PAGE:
A new skin: El Goog

I made a new b2evolution skin: Boogle. It might look a little bit familiar to you, but you know what they say, "Good artists borrow, great artists steal." Actually, there's no art to it. I just did it for fun. It was educational to convert the table layout into CSS. I'm still not sure what to call it. You can vote for your favorite name. Check out logogle.com if you want to make a custom logo to use with the skin.

Ignoring Google Talk

Google released thier new instant messaging service today (actually I started using it last night). So now I have one more IM account that I can ignore. I already have Adium running on my Mac, logged into my MSN, Yahoo and AIM accounts. Now I've added Google's Jabber-based service and I can start ignoring it just like I do the others. Any of the people I know who will get GTalk accounts probably already have MSN and AIM accounts. I've looked over the features Google is offering and I don't see anything to write home about. You can do voice chat. Yawn. The other players have had this for ages and none of them, including Google, can hold a candle to Skype. For instance, Google Talk doesn't seem to support conference calls. The Google Talk client is available for Windows only (just like Google Earth and Google Desktop). You can sign in with any Jabber-ready client, but I don't think that gives you the voice-chat feature. Wake me up if you find some interesting features.

Honda's Rube Goldberg ad

New Honda ad - This Advertisement for the new Honda Accord was shot in real time with no CGI involved in the sequence. It required 606 takes and cost $6 million to shoot and took
3 months to complete.

Wow. Very impressive ad.

(via Digg.com)


Matt sent me a link to this: DTV: Internet TV, so I downloaded it and gave it a try. I think it's really promising. We've known for a while that BitTorrent and RSS can make a good way to distribute large files, but this open-source project has wrapped it all up in a nice, pretty package, so that the John Q. End-User can download the app, browse the channel guide, subscribe to a show and watch it without knowing anything about BT clients, seeding, trackers, etc. It's even got a built in media player. It's in beta for the Mac only now, but there's a Windows version coming soon.

What's more, you can install their web app called Broadcast Machine and it will help you publish your videos and enter them in the channel guide. It even provides a BitTorrent tracker and server seeding.

This will be great for indy video producers and video bloggers. I subscribed to Diggnation and watched an episode over lunch today. But I assume it could also be used for slightly more nefarious purposes. There are already people that copy TV shows into digital formats and publish them via BitTorrent. Now if someone creates an RSS feed that points to all the torrent files for that show, then you could subscribe to it in DTV and the new episodes would appear in your playlist, as if you had a TiVo on your computer.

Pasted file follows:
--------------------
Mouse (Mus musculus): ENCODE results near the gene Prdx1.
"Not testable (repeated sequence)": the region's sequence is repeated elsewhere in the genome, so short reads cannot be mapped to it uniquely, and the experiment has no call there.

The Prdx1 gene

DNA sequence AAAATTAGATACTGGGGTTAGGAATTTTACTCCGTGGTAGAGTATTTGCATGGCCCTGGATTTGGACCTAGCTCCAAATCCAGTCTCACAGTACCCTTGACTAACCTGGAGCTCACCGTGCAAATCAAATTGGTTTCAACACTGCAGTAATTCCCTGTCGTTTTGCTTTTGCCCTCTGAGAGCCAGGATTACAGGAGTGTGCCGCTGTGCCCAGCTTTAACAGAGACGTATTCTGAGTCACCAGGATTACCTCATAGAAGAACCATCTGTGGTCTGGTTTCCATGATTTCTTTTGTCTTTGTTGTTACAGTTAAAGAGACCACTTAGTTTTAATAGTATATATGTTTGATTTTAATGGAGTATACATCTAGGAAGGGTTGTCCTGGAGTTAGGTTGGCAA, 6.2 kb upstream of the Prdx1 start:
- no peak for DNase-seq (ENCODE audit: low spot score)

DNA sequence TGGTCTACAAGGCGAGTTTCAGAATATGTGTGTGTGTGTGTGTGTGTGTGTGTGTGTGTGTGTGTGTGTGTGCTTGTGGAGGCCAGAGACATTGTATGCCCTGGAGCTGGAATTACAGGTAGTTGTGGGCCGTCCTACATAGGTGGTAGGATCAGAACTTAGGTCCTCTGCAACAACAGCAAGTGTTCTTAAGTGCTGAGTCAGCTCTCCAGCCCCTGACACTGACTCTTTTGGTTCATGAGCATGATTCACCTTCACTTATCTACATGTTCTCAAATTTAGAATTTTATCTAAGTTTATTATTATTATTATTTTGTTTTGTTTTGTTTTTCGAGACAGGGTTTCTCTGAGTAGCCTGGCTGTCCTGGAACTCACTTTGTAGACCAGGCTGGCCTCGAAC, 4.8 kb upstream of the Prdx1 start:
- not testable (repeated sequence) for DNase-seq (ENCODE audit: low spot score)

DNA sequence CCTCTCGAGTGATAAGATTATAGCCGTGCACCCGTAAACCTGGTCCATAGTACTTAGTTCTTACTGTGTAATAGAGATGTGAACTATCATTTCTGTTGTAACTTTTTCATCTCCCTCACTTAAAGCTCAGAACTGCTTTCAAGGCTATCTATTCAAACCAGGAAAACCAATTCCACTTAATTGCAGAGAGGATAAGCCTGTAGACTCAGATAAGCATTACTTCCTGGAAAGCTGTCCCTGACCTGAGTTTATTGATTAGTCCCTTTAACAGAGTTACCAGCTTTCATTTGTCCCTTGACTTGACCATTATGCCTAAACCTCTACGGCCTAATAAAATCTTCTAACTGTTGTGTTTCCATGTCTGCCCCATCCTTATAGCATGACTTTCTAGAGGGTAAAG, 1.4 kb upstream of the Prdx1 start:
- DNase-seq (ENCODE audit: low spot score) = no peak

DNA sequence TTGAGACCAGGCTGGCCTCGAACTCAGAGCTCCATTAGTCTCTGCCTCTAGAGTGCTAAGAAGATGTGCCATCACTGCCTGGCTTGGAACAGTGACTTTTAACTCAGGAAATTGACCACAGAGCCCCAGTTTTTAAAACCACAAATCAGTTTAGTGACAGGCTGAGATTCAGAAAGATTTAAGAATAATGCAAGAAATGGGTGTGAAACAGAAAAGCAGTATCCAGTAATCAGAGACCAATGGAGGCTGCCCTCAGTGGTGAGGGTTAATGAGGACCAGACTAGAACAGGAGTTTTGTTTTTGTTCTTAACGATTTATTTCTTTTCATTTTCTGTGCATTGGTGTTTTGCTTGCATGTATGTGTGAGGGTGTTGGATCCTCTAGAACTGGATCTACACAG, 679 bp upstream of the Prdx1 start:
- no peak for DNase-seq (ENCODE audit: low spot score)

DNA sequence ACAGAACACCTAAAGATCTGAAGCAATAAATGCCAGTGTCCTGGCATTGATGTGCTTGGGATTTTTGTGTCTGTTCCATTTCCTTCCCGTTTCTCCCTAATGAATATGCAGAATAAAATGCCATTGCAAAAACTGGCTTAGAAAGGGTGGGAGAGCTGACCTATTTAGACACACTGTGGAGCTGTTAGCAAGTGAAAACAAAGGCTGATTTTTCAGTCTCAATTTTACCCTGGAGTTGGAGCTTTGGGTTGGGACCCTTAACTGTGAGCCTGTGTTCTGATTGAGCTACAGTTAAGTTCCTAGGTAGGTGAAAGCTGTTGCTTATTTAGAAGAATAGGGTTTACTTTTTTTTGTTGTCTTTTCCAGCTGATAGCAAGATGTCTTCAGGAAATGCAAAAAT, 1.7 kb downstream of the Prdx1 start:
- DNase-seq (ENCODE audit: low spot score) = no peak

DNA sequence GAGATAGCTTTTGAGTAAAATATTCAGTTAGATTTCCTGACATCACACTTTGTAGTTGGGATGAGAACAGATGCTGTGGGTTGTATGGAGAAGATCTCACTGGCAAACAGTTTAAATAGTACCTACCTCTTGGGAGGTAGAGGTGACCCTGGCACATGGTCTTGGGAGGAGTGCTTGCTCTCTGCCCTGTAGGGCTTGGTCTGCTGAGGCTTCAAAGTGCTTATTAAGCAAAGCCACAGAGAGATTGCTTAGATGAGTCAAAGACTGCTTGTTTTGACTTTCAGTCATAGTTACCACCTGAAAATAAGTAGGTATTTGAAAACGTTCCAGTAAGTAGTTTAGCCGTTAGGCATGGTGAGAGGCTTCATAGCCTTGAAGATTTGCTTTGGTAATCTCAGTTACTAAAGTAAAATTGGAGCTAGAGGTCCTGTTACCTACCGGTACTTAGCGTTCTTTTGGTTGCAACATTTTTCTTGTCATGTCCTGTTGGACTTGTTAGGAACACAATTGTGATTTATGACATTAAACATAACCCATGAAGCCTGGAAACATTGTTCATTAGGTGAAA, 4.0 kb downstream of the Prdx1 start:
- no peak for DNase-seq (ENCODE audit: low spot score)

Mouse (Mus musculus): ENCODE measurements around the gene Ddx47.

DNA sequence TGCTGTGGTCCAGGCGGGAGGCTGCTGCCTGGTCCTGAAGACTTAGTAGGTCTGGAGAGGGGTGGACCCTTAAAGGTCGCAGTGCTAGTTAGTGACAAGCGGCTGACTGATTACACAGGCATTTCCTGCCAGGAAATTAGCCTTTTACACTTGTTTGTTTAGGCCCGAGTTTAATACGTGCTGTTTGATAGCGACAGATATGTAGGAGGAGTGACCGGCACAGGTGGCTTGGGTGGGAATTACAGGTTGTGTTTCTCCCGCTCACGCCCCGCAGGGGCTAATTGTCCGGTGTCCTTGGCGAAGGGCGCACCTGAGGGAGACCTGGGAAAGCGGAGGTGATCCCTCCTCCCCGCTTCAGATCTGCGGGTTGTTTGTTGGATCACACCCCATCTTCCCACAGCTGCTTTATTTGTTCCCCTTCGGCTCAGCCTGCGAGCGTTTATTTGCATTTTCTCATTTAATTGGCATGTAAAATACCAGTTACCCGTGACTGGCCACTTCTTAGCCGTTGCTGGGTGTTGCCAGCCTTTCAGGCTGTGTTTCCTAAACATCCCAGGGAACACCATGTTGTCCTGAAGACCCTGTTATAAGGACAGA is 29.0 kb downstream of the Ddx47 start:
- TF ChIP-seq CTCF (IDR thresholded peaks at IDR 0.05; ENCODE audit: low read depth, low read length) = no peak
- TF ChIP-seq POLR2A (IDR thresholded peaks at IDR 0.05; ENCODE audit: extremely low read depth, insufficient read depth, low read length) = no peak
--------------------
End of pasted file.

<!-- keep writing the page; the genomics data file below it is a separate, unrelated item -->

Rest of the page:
Cable and satellite customers have been clamoring for a la carte channels for years. This would let you actually get shows a la carte. It really would be like TiVo, except without live TV. If I were a network exec, I would come to terms with the fact that there's not really any way to stop this. The pieces have been coming together for a few years, and a project like DTV is all that's been missing. I would take some initiate and start releasing shows (with commercials) online in this format. Your customer is basically offering to distribute the content for free. Sure, someone could make a rogue feed that has your file that has been stripped of ads. As the networks move more toward product placement, that will become a moot point.

At any rate, this will be a project to watch.

Confirmed: Walken2008.com is a hoax

Hot hybrid

There's a new hybrid car that goes zero to sixty in around four seconds and can get 50 mpg. And it looks totally sweet and awesome. The most amazing thing about the Hybrid Attack, however, is that it was designed and built by a small group of high school students. Still think the big automakers are trying their hardest to reduce our dependency on oil?

(via Digg.com)


This is fun. Gvisit.com has a free service where you put a snippet of code in your web page and every hit to your site is logged on their server and plotted on a map. Before you get all Privacy Advocate on them, know that they're using information that is already public. Your IP address (which you give to every web page you connect to already) can be used to find out, roughly, where you are. Brendon explained to me that the airport code for the nearest major city can be taken from your IP, or something. Anyway, I added the code to my site and now you can see a map of who has been reading it.

(via Digg.com)

67 Thousand

67,000 pieces of malware

I'm cleaning up a computer for someone and this is what Adaware found. The most critical objects I had ever seen it find was around 800. Sixty-seven thousand, seven-hundred and four! Granted, most of thost are registry values that probably came from the the same piece of malware, but dang! 67,704! Notice that there weren't any processes or modules. That's because I was running in safe mode. So, once I boot it back into regular mode, I'll probably find some more crap. This computer has 256 MB of memory and when I got it was basically at a standstill. It took 5 minutes to open a program. Don't let this happen to you. Get Firefox. Better yet, get a Mac.

Walken '08?

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